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Programming

Dart Is Not the Language You Think It Is 312

Posted by Soulskill
from the it's-actually-cobol-in-a-funny-hat dept.
An anonymous reader writes "Seth Ladd has an excellent write-up of Dart: 'When Dart was originally launched, many developers mistook it for some sort of Java clone. In truth, Dart is inspired by a range of languages such as Smalltalk, Strongtalk, Erlang, C#, and JavaScript. Get past the semicolons and curly braces, and you'll see a terse language without ceremony. ... Dart understands that sometimes you just don’t feel like appeasing a ceremonial type checker. Dart’s inclusion of an optional type system means you can use type annotations when you want, or use dynamic when that’s easier. For example, you can explore a new idea without having to first think about type hierarchies. Just experiment and use var for your types. Once the idea is tested and you’re comfortable with the design, you can add type annotations."
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Dart Is Not the Language You Think It Is

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  • by Anonymous Coward on Tuesday May 21, 2013 @07:24PM (#43788737)

    Those people always bitch about and those no one uses.

    Since I have yet to hear any complaints about Dart, I can only assume it's in the latter category and no one cares.

  • Unadvantages! (Score:5, Interesting)

    by Shaiku (1045292) on Tuesday May 21, 2013 @07:34PM (#43788809)

    Once the idea is tested and youâ(TM)re comfortable with the design, you can add type annotations.

    I've been doing this with comments since 1999 and it works great! Of course I still haven't gotten around to that final step of going back and adding all those comments but I love the flexibility!

    Unless you like bugs, type-checking is a good thing. Lack of type enforcement encourages what -- lack of forethought?

  • by l0ungeb0y (442022) on Tuesday May 21, 2013 @07:58PM (#43788979) Homepage Journal

    Or so that was my first thought. Then I got to the end of the article

    Dart compiles to JavaScript and runs across the modern web

    And suddenly I find it potentially very useful. I have a NodeJS project to develop a Streaming Service later this week. While I was planning on writing it in Coffeescript, the classic OO nature of Dart with Type Checking and Interfaces(!) seems like a potentially better match since the NodeJS app will be a clustered streaming service -- just the sort of application whose architecture could greatly benefit from these language features. If that succeeds, I know of a large retailer wanting to create a NodeJS middleware as a REST API to legacy systems, who might find Dart as compelling as I do.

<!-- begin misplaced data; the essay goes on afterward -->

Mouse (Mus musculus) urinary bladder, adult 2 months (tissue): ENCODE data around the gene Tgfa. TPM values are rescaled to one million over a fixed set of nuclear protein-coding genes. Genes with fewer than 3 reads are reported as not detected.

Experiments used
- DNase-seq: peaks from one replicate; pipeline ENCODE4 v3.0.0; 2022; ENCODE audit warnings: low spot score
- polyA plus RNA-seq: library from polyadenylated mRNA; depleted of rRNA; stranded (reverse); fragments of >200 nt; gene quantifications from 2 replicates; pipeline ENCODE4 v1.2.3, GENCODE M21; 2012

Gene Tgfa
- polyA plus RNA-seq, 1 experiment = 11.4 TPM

• Re:Unadvantages! (Score:5, Interesting)

    by dreadway (459923) on Tuesday May 21, 2013 @10:47PM (#43790107)

    IMO the thing which crippled large Smalltalk projects was the corporate IT market embracing programming technologies which looked more like C. You had to fight hard to make Smalltalk code look like a procedural language, which a larger body of programmers were already used to. Java, C++, and C# look more like C, so I guess they have that going for them.

    Smalltalk is a strongly-typed, late-binding language. Smalltalk's Object>>#doesNotUnderstand behavior is a hindrance for production-quality code only to the extent that your programmers are unwilling or unable to read and use someone else's API. Oh, and maybe your system design should not suck, no matter what programming technology is involved.

    I worked for years as a Smalltalk programmer on big, corporate IT systems involving hundreds of programmers and handling hundreds of millions of $$$ per day in production, but corporate IT has had a mood swing and now our systems mostly use the early-binding programming technologies. I like being gainfully employed, but am not persuaded the tradeoffs of the extra code, convoluted syntax constructions, and tool paradigms actually represent any improvements. And finally, believe it or not, but the less senior programmers apparently have difficulty reading and understanding the code (even with its early-binding features) written by far more experienced programmers than myself, which in turn results in numerous and varied production defects. Who would have thunk it, eh?

  • by H0p313ss (811249) on Wednesday May 22, 2013 @02:38AM (#43791137)

    And then there's Python.

    people bitch about python. at least I do.

                                          whitespace has effect. who has time for that..

    Same, but it's almost my only complaint. Other than that it's an elegant language, my favorite for scripting.

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